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TX divorce lawyerAlthough dissolving a marriage always has the potential to be a complicated process, high asset divorces tend to be particularly difficult to resolve. This is largely due to the fact that the property division portion of high asset divorces is often extremely complex, as couples are required to take into account the significant tax implications of any settlement agreements. For instance, some of the most notable tax liabilities for which many high net worth couples should, but often fail to account for are capital gains assessed on the sale of the family home.

An experienced high asset divorce attorney can be instrumental in helping divorcing couples identify and limit exposure to potential tax liabilities, so if you and your spouse have decided to file for divorce, it is critical to contact an experienced high asset divorce lawyer who can ensure that your financial interests are protected.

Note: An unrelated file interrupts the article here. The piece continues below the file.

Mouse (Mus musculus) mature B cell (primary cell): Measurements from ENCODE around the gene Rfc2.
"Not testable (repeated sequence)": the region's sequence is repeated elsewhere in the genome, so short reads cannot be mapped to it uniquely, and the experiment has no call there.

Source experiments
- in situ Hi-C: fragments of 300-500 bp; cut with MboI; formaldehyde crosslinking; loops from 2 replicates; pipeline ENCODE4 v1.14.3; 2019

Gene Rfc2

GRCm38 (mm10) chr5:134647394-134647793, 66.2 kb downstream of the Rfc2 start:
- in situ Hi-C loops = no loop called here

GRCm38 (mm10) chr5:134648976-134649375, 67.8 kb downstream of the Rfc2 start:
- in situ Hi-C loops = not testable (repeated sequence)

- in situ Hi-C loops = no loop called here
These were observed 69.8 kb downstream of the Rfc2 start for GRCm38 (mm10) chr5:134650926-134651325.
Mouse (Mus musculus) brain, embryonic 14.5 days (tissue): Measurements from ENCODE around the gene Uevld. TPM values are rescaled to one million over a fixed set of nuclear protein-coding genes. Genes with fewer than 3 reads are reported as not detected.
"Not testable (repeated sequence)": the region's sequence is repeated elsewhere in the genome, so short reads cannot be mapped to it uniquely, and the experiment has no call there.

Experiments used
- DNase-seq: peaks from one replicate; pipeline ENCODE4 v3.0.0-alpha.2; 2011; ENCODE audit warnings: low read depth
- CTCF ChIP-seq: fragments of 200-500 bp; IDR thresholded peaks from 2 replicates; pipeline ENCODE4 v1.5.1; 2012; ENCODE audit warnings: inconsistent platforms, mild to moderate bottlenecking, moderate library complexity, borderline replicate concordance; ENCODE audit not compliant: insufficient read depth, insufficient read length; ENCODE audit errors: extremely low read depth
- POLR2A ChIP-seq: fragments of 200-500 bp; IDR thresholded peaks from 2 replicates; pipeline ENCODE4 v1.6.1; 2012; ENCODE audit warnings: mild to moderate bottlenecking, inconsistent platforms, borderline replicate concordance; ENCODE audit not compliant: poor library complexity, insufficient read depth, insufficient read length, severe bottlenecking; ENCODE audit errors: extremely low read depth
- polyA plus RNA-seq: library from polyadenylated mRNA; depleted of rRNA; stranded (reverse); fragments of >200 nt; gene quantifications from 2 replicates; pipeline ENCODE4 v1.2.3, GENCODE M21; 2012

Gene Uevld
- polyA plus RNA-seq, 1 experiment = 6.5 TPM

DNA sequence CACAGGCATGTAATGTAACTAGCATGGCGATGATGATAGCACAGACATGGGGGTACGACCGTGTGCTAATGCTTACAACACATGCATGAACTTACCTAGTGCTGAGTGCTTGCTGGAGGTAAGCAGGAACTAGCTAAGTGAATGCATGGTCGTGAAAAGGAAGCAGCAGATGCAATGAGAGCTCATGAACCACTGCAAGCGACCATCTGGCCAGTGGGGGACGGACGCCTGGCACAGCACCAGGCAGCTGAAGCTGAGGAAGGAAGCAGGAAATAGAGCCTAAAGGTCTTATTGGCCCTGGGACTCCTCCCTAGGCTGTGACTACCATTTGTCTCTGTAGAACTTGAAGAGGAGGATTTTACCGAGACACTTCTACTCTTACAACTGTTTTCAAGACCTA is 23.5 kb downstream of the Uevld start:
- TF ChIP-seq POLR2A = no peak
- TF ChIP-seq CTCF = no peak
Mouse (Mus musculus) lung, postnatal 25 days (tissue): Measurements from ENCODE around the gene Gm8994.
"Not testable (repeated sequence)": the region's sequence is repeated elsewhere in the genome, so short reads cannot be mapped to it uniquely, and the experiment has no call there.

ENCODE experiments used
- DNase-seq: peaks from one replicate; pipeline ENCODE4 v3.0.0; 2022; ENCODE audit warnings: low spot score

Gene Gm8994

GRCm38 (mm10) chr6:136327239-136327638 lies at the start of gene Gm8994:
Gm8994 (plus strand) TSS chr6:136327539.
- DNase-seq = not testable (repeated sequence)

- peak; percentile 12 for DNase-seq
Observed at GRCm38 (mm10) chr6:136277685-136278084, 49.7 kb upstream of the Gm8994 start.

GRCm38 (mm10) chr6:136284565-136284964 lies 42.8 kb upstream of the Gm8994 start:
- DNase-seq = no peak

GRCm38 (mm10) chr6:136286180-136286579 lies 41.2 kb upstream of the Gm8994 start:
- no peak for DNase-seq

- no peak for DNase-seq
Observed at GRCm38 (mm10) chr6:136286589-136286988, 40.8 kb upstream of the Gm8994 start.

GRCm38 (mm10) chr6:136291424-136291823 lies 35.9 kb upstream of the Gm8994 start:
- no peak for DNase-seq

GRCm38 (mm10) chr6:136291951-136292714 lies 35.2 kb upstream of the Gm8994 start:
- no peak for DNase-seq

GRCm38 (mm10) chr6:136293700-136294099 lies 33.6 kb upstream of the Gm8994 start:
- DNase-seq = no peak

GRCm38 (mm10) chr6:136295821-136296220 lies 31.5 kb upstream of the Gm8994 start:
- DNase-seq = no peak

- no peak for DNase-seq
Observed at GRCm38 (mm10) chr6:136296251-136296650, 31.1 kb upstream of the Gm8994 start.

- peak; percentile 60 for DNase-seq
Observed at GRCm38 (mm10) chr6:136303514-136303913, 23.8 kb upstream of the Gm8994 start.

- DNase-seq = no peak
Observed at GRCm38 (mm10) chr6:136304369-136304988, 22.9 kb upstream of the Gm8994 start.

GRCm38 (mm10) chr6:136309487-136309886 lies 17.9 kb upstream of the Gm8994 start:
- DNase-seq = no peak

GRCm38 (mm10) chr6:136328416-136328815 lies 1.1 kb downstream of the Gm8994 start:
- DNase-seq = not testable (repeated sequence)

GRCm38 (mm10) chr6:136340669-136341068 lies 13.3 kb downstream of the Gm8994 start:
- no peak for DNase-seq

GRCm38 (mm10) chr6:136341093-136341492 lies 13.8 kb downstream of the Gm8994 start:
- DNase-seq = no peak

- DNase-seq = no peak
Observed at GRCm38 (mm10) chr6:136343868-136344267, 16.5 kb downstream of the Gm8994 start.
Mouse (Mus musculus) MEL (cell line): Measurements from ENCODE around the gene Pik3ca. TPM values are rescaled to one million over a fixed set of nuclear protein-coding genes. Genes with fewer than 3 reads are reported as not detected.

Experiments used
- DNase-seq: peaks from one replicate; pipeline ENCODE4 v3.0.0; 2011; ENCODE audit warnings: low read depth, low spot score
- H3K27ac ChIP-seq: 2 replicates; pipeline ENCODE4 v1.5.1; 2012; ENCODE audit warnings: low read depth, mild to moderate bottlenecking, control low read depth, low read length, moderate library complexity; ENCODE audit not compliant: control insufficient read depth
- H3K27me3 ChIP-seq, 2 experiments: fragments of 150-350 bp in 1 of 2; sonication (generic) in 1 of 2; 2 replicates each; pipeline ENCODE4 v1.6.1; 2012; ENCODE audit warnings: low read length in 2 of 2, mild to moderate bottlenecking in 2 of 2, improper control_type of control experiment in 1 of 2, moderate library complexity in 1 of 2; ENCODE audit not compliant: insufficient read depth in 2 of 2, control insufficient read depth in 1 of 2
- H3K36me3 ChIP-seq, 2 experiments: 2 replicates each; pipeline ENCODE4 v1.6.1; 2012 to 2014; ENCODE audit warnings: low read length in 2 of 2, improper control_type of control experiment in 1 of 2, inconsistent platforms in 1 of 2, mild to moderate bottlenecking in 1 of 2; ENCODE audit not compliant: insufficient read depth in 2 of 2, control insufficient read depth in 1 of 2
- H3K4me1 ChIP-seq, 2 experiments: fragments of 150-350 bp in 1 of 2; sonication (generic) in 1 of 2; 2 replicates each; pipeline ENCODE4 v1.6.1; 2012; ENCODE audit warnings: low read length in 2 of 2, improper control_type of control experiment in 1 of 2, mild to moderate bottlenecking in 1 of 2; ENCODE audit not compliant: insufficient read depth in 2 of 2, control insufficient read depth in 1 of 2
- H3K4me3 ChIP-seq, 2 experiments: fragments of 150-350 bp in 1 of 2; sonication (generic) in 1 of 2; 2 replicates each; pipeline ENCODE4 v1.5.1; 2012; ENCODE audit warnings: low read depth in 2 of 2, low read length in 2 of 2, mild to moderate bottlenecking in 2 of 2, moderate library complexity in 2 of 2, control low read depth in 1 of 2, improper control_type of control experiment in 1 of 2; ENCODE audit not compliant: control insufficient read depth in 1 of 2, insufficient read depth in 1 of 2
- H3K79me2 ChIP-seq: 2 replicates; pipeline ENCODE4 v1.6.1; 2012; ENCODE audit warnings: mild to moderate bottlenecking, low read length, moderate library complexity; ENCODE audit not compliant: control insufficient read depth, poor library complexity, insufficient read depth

What Is the Capital Gains Tax Exemption?

One of the most important tax breaks for married couples is the capital gains tax exemption. The capital gains tax is imposed on any sales of capital investments, such as real estate. For many couples, this means that they must pay a capital gains tax when selling the family home. Fortunately, single homeowners who decide to sell their residences can exclude up to a $250,000 gain. The benefit for married couples is even higher, as couples who jointly own a home can take advantage of a capital gains tax exemption that allows them to avoid paying a tax on profits totaling $500,000.

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TX divorce lawyerThere are a number of issues that couples must address before a court will finalize their divorce, one of which is how their marital property, or the assets that were acquired during the marriage, should be divided. Under Texas law, divorcing couples must divide their marital assets in a fair and equitable way, an endeavor that is only possible if the parties have a thorough understanding of the current monetary value of the assets in question, which can vary significantly depending on the date that is chosen for valuation.